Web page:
Temple Emanuel | Los Angeles Conservancy
Temple Emanuel
Photo courtesy Architectural Resources Group

Temple Emanuel

Temple Emanuel is remarkable as a recently refurbished icon of Modernism in Beverly Hills, as well as the first religious building designed by prolific Modern architect Sidney Eisenshtat. Completed in 1953, the building reflects Eisenshtat’s belief that synagogues should be horizontal rather than vertical because God dwells among the people with no intermediary. It is a low yet massive building clad mostly in brick, with a main façade that features brick arches tapering to fine points before they connect with the ground, making the building seem much lighter.

The main entrance features a circular concrete canopy, open in the middle and supported by simple posts. This circular motif continues into the main sanctuary, which is likewise curved for a feeling of inclusion and unity. Like other synagogues and academic buildings Eisenshtat would go on to create, Temple Emanuel exhibits a masterly shaping of simple brick and concrete into expressive, evocative forms. His design evokes a tent in the desert, like those used by the ancient Hebrews. Original art pieces, including metal sculptures, stained glass windows, and a mosaic mural, were partially covered up by interior modifications over the years but were exposed and preserved as part of a 2011 renovation by Rios Clementi Hale Studios.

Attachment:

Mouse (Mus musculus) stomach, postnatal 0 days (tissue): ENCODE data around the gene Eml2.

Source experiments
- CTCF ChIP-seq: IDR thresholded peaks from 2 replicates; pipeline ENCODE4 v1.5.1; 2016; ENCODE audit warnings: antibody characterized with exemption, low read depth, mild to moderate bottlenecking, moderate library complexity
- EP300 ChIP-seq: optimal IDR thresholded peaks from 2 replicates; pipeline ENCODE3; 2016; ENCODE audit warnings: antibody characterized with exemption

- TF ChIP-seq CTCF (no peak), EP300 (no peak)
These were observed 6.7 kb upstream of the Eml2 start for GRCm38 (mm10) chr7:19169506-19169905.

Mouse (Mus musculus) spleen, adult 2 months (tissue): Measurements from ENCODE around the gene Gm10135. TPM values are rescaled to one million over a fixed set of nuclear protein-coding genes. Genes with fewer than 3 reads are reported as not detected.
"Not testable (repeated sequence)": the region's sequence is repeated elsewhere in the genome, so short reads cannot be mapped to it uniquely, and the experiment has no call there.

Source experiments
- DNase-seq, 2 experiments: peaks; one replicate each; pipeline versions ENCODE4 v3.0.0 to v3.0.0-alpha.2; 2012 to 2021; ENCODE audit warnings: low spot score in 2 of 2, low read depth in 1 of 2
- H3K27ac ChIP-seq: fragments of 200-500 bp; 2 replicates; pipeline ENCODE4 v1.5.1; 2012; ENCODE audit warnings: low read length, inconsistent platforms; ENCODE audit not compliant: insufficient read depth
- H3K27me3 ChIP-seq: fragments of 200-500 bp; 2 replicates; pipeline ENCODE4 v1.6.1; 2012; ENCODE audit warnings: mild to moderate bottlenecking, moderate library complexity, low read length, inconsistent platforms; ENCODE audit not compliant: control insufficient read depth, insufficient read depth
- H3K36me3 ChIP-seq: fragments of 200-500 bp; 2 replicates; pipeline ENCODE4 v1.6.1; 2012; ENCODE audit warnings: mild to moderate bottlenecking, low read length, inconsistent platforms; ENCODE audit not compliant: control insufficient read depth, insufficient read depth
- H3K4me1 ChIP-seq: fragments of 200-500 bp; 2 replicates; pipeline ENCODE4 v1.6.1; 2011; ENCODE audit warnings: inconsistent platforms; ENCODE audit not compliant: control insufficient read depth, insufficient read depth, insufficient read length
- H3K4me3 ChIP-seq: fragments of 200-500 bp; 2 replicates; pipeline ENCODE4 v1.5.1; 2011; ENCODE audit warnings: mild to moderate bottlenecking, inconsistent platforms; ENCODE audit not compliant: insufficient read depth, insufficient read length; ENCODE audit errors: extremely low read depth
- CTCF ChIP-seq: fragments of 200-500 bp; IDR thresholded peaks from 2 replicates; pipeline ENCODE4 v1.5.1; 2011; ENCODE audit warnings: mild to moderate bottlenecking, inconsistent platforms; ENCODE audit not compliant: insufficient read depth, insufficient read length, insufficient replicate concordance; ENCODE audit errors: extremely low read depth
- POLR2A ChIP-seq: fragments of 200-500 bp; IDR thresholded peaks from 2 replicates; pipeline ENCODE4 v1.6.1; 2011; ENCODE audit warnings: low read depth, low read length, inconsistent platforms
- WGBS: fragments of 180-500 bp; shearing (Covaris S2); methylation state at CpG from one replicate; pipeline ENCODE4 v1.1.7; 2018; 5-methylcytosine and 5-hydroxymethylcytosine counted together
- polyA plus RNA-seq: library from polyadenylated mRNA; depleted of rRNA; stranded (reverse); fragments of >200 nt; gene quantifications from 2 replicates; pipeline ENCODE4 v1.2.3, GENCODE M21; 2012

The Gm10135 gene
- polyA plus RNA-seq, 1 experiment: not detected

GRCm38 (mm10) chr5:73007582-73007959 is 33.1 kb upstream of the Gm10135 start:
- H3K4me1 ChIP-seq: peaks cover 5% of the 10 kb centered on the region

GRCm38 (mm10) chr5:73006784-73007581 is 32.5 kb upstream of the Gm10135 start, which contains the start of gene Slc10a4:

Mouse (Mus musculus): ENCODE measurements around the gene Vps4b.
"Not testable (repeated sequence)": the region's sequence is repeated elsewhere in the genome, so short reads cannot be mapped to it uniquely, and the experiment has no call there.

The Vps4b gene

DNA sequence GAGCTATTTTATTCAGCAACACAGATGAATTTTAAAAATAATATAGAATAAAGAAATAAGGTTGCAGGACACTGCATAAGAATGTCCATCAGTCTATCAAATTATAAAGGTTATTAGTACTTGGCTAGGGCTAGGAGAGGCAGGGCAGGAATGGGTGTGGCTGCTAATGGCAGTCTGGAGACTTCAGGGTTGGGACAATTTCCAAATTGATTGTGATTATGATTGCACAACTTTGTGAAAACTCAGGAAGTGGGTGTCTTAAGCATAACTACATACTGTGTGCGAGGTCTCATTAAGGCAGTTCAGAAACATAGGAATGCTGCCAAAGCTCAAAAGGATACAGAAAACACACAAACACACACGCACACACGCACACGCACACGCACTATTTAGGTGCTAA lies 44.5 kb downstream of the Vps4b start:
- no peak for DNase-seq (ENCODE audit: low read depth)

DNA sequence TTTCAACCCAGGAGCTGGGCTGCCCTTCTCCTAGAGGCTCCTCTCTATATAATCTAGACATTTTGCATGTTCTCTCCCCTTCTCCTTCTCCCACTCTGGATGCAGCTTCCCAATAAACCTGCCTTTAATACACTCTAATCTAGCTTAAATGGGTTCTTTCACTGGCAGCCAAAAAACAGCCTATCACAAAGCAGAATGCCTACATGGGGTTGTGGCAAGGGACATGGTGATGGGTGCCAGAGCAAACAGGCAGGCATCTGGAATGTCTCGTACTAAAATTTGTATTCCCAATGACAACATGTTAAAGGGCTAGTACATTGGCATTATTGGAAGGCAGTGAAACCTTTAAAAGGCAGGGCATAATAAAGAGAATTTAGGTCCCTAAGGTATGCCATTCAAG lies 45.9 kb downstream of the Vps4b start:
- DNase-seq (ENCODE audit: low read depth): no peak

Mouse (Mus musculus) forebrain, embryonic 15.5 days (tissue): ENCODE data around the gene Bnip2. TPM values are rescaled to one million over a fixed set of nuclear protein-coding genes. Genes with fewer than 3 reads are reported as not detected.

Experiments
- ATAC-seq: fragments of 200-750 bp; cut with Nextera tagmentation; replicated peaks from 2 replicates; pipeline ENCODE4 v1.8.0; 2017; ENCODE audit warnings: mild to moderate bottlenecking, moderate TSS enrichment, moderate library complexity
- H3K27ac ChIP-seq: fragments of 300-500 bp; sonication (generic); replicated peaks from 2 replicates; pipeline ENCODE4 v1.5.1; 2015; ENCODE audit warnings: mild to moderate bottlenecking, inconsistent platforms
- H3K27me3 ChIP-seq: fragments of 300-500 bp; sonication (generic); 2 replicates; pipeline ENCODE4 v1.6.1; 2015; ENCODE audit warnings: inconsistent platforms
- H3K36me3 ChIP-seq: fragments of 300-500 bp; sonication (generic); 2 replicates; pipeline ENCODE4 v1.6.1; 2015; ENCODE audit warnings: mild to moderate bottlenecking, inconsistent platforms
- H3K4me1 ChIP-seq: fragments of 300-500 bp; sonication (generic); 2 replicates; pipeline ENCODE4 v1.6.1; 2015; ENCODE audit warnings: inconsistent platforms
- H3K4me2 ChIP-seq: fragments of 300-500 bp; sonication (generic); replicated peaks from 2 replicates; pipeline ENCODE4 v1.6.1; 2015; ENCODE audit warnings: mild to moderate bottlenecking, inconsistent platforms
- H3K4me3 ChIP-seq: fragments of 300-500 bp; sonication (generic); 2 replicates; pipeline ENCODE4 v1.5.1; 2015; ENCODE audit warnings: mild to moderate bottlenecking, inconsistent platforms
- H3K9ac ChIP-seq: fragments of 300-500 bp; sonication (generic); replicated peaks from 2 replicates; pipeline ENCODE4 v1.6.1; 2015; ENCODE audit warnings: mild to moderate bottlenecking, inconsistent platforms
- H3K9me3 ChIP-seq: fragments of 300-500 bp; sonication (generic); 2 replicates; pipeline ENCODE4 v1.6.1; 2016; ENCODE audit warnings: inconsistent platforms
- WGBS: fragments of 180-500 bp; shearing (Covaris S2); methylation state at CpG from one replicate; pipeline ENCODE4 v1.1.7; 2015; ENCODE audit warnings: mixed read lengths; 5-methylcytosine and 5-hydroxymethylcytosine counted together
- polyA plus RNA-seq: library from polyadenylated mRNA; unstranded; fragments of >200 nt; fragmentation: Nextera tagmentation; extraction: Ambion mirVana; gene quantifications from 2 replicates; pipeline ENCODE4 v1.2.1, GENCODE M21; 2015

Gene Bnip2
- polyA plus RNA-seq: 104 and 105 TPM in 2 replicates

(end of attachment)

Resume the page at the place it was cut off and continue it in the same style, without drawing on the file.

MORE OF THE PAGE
Photo by J. Eric Lynxwiler

St. Basil Catholic Church

St. Basil Catholic Church rises from the corner of Wilshire Boulevard and Kingsley Drive like an ancient fortress, girded with towers and bristling with jagged, three-dimensional windows of stained glass and iron.
Glazier House
Photo courtesy Architectural Resources Group

Glazier House

One of Encino's loveliest Mid-Century Modern designs can be found in the Glazier House, perched above its curving hillside street.